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Ray Makela

By: Ray Makela on March 28th, 2023

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Handling Objections in Sales With These 4 Critical Steps

Sales Process | Managing Objections

Handling objections is an essential part of the sales process. Although these can be challenging and even uncomfortable conversations, the sales professionals who navigate objections with finesse can build trust and move deals forward. Use this four-step process to address objections and concerns with confidence.

Feedback Brings Objections  

Asking for customer feedback is invaluable for helping sales professionals understand the customer's perspective and gauge their level of interest. Requesting feedback also shows that you care about and value your customers' opinions. That's why it's important to ask for feedback early and often during the sales process. 

Some examples of asking for feedback might include:

  • “How does that sound to you?”
  • “What are your thoughts about that?”
  • “Can you see this as a viable solution for your organization?”

Asking for feedback also opens the door for customers to raise issues and concerns. When these objections occur, it's how you respond to them that is often just as important to the customer as how you address the actual concern. Really listening to the customer and showing a keen sense of curiosity and empathy can go a long way toward building the relationship.

To confidently handle customer objections in the sales process.  use these four steps, which are also called the ACAC model.

4 Steps to Handle Objections

Step #1: Acknowledge Concerns

The first step is to listen carefully and with empathy. Take a genuine interest in the concern and try to understand it from the customer's perspective. Avoid patronizing, or becoming defensive. Resist the urge to interrupt and respond right away. These are common pitfalls that can quickly derail the conversation.  

Whether it's a  misunderstanding, a bias, or a strong opinion, it's important to acknowledge the customer's point of view. Acknowledging and empathizing is not the same as agreeing with the customer— it's about letting them know that you’ve heard them.

For example; if they raise a concern about the delivery date, instead of just parroting back “I understand you have a concern about the schedule,” you might say “It sounds like the delivery schedule and timeline is important to you in making this decision, can you tell me more about the concerns you have?”

Showing the customer that you are listening to his or her concerns helps permit you to address the issue.

Step#2: Clarify the Issue

To ensure that you correctly understand the core issue and address the actual concern, take a moment to clarify the issue. Often customers initially raise one objection but have an important underlying reason that can only be discovered by asking questions and probing.

This can also prevent you from sounding confrontational because the objection may be a simple misunderstanding. Clarification questions often give the customer options to choose from. For example, “Is it the delivery of the initial pilot or the overall implementation schedule that is of greater concern to you?” This helps you assess the customer’s priorities and respond correctly.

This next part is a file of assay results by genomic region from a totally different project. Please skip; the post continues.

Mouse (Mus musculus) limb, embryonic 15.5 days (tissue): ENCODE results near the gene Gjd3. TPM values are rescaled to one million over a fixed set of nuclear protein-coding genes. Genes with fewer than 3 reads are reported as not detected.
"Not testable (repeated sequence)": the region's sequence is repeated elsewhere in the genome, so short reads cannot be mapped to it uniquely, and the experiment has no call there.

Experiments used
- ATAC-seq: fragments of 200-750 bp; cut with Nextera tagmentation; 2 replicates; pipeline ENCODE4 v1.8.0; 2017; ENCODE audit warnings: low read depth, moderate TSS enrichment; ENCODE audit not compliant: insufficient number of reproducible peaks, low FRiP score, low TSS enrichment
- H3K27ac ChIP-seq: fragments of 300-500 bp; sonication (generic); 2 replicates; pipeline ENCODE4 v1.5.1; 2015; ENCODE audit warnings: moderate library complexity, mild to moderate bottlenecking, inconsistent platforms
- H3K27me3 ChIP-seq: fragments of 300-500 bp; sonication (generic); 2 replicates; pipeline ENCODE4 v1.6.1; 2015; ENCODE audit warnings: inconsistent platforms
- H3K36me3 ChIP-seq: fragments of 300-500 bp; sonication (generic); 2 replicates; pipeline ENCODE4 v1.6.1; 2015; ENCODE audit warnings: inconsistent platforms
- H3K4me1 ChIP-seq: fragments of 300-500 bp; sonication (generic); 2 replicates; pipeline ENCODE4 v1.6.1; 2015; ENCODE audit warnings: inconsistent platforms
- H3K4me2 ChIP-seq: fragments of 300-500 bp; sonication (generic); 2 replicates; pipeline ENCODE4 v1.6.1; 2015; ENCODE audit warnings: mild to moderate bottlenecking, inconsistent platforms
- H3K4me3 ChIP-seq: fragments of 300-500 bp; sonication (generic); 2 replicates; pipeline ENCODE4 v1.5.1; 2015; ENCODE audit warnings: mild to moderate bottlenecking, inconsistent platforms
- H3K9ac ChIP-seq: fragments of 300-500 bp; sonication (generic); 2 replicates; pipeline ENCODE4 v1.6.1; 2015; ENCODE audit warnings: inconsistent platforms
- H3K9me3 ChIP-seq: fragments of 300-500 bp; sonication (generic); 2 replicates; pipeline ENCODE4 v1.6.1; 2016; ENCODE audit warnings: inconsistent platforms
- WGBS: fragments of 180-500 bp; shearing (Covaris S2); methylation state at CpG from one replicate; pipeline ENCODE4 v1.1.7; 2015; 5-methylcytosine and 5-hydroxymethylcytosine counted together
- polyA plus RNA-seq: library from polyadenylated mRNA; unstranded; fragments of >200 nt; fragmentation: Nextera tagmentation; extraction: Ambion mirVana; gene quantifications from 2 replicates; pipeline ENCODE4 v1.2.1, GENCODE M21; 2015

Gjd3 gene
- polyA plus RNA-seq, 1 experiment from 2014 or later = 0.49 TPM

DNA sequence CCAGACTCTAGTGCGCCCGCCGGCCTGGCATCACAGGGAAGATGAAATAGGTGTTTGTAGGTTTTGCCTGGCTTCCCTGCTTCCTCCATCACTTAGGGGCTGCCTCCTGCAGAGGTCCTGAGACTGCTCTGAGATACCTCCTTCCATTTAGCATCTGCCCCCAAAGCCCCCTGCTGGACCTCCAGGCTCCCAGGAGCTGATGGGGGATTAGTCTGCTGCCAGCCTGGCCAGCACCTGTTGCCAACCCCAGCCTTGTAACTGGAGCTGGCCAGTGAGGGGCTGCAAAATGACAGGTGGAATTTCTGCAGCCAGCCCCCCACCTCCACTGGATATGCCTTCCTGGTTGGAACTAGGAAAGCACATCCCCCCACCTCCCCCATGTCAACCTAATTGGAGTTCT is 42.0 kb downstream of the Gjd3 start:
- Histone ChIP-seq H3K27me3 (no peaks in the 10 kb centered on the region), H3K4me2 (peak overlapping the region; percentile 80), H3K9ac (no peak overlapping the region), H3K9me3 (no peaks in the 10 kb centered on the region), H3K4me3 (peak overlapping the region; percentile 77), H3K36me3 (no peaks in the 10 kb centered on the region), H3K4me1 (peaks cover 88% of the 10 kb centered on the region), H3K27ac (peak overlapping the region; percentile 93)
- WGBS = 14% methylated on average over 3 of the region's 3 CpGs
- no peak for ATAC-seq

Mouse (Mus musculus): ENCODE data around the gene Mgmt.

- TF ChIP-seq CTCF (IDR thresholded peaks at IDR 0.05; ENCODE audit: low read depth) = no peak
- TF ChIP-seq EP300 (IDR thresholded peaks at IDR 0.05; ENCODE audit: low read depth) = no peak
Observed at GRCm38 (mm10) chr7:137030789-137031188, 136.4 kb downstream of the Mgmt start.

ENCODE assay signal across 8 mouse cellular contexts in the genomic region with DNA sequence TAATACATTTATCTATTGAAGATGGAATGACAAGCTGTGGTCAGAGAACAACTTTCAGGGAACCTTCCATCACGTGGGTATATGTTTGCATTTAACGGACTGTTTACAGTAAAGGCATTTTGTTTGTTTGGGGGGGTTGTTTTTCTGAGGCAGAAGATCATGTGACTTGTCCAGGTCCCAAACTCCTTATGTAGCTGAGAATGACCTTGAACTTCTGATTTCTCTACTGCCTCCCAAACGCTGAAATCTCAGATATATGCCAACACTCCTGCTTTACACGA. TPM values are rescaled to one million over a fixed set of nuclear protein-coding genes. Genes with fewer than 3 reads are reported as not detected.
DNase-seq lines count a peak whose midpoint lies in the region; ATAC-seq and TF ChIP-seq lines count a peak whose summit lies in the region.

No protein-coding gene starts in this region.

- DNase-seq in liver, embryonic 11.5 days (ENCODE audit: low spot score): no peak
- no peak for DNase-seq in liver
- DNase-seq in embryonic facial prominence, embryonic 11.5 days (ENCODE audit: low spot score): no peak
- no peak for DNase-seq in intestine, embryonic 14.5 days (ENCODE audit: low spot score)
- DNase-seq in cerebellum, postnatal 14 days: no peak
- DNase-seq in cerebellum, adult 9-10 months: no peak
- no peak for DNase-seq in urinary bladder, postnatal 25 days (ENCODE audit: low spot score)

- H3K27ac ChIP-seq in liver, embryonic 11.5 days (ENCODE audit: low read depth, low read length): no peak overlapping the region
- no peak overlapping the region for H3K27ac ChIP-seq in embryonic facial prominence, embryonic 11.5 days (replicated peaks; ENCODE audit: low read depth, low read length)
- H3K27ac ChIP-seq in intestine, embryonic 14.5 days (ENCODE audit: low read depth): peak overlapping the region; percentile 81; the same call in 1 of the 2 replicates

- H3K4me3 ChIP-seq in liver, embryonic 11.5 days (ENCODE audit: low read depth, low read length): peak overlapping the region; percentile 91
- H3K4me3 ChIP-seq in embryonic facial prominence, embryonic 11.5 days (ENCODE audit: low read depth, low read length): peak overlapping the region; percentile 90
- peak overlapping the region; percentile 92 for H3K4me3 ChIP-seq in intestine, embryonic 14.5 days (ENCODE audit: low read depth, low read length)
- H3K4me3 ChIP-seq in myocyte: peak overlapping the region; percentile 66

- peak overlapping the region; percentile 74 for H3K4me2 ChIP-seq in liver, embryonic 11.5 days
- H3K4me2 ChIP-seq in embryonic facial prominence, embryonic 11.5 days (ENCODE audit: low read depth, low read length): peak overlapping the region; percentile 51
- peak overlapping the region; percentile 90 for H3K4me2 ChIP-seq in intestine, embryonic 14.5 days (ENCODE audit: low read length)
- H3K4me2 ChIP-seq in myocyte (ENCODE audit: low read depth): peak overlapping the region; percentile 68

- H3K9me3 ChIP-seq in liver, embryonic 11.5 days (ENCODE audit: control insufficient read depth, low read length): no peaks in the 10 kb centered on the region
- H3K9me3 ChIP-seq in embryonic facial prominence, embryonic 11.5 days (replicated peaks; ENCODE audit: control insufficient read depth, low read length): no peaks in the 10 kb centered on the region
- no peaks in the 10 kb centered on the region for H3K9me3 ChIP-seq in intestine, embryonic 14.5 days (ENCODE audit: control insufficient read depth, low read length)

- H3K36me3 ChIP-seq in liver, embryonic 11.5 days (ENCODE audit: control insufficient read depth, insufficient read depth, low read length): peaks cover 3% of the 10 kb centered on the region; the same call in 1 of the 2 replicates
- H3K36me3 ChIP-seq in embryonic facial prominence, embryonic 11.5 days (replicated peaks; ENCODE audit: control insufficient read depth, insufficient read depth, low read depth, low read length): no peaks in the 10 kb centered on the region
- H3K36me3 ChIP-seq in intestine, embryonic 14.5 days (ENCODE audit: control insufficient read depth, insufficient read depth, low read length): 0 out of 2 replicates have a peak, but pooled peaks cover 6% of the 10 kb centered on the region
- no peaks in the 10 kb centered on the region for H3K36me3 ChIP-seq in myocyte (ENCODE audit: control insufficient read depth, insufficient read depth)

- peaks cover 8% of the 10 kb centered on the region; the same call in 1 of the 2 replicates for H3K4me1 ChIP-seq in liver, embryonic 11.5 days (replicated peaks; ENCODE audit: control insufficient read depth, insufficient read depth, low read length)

Step #3: Address the Objection

After clarifying the issue, it's time to address the objection. The root cause of many objections relates to perceived value, resistance to change, or need versus solution alignment.

In some cases, objections occur because the customer is still in the early stages of their buying process and doesn't have all the information to make a decision yet. When this occurs, take a few steps back in your sales process to learn more. Perhaps there are new requirements to uncover or solution benefits that the customer doesn’t understand.

Step #4: Check Back 

The last stage is to confirm that the objection has been answered. It's essential that you address any lingering reservations before moving into the final stages of closing the deal. Ensure that the customer understood your response and ask whether you have appropriately addressed their concern. For instance, “does our implementation plan address the concern you had about the delivery schedule?”

If they don’t seem convinced, then you have more work to do. To increase your objection-handling skills, make a list of your frequently asked questions and common issues. Fine-tune your answers to help others truly understand the concern. 

Key Takeaways

Customer feedback can help you gauge the level of customer interest and identify the issues and concerns they may have. When sales professionals ask for feedback early and often they also find customer objections. Sales reps can confidently address these objections using the four-step model to acknowledge concerns, clarify and address the issue, and check back. This goes a long way to earning trust and fostering the positive relationships necessary to close more deals.

Unlock the full potential of your sales team by learning the key skills they need to overcome challenging objections that block sales and close more deals. Discover how SRG's Comprehensive Selling Skills program can help.

Sales Training Research Report by Sales Readiness Group

About Ray Makela

Ray Makela is CEO and Managing Director at Sales Readiness Group (SRG). He oversees all client engagements as well as serves as a senior facilitator on sales management, coaching, negotiation and sales training workshops. Ray has over 20 years of management, consulting, and sales experience and writes frequently on best practices for coaching and developing sales teams.